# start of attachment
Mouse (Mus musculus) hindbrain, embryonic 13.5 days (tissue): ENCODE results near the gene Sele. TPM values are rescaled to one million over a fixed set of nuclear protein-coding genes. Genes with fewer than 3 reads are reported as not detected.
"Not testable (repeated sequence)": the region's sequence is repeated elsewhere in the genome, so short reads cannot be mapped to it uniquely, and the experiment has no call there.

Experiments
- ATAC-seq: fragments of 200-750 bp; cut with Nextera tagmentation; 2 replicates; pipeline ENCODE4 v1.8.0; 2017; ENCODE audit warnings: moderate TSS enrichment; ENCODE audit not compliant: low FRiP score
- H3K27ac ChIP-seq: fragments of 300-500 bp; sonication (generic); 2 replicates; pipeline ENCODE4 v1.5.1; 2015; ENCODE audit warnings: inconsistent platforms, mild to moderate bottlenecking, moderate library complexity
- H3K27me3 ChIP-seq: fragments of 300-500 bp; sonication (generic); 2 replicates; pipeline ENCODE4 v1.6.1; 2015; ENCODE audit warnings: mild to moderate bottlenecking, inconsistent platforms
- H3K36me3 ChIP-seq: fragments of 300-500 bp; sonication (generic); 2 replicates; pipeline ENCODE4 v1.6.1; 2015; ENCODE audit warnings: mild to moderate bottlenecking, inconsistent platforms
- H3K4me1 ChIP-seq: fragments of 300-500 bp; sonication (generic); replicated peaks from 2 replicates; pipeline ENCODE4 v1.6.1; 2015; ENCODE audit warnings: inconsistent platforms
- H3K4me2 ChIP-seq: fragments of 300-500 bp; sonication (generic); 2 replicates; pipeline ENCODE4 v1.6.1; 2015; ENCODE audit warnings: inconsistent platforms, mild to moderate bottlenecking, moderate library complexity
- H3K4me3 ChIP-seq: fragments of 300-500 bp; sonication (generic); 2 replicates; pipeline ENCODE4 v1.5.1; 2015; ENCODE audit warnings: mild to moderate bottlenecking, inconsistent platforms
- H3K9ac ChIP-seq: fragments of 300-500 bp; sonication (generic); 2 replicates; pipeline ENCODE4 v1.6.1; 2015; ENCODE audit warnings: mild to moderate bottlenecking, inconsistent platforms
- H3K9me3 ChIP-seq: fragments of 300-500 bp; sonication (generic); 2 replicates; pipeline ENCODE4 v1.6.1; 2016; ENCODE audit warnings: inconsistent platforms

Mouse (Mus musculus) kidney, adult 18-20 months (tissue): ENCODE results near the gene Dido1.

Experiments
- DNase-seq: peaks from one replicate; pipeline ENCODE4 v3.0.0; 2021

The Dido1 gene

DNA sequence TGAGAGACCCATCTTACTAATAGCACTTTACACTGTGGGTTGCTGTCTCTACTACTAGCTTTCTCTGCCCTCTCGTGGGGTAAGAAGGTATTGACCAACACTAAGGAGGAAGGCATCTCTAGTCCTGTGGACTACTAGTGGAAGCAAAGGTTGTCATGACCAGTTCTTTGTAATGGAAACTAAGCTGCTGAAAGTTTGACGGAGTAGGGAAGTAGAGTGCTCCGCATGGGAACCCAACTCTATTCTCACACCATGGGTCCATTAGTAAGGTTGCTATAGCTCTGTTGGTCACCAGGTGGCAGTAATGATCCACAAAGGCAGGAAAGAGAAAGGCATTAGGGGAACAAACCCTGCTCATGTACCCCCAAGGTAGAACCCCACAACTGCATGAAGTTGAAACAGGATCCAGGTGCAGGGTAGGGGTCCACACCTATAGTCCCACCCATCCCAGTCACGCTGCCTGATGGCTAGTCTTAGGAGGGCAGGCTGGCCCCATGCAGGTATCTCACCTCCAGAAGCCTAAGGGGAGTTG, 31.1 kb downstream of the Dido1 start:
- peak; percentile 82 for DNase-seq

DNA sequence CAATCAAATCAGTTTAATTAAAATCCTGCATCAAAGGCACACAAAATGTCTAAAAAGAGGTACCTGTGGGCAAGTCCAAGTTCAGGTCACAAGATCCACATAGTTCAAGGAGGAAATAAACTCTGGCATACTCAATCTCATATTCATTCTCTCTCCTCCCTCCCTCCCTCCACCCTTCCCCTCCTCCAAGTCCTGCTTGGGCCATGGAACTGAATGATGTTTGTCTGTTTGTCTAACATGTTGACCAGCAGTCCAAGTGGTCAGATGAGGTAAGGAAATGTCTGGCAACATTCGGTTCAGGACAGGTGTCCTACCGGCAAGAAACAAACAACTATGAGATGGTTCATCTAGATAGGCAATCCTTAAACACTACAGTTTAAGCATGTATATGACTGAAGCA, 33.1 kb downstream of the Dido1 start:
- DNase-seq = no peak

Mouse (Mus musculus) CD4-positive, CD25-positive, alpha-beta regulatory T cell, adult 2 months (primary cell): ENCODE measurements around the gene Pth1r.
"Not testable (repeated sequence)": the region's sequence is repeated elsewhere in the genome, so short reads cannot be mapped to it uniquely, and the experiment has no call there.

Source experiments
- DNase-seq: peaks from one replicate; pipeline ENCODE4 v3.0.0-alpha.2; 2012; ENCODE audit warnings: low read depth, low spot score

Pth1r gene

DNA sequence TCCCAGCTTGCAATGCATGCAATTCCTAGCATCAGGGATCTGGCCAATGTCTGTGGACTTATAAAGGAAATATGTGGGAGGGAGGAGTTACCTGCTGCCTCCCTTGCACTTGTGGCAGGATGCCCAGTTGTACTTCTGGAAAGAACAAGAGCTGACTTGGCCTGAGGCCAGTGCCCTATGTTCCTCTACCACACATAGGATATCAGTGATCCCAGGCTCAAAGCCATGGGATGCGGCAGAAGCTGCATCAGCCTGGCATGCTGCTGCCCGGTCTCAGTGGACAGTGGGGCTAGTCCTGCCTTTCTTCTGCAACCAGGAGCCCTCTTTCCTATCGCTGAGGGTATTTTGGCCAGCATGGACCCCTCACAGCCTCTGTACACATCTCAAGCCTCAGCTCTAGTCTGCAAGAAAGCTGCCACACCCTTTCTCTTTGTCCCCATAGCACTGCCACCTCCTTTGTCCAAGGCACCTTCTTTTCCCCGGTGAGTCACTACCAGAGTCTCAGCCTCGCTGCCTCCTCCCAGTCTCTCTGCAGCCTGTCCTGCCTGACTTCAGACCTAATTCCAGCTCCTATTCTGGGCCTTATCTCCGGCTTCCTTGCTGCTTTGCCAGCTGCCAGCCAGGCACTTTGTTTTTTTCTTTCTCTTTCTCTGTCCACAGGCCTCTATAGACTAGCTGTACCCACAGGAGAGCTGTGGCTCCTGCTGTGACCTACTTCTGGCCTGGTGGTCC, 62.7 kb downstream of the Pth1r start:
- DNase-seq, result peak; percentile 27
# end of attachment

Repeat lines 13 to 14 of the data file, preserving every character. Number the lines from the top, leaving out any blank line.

Mouse (Mus musculus) kidney, adult 18-20 months (tissue): ENCODE results near the gene Dido1.

Experiments